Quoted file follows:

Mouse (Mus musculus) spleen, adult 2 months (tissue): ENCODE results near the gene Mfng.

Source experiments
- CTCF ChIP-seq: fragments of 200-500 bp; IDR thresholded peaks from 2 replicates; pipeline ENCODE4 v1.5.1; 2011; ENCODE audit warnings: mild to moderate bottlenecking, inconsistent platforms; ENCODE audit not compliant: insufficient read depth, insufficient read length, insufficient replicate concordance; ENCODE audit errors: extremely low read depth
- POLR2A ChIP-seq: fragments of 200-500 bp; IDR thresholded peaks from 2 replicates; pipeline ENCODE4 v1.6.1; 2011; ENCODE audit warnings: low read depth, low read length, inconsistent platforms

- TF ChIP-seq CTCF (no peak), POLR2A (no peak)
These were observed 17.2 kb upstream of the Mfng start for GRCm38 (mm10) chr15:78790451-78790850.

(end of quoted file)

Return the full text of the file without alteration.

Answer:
Mouse (Mus musculus) spleen, adult 2 months (tissue): ENCODE results near the gene Mfng.

Source experiments
- CTCF ChIP-seq: fragments of 200-500 bp; IDR thresholded peaks from 2 replicates; pipeline ENCODE4 v1.5.1; 2011; ENCODE audit warnings: mild to moderate bottlenecking, inconsistent platforms; ENCODE audit not compliant: insufficient read depth, insufficient read length, insufficient replicate concordance; ENCODE audit errors: extremely low read depth
- POLR2A ChIP-seq: fragments of 200-500 bp; IDR thresholded peaks from 2 replicates; pipeline ENCODE4 v1.6.1; 2011; ENCODE audit warnings: low read depth, low read length, inconsistent platforms

- TF ChIP-seq CTCF (no peak), POLR2A (no peak)
These were observed 17.2 kb upstream of the Mfng start for GRCm38 (mm10) chr15:78790451-78790850.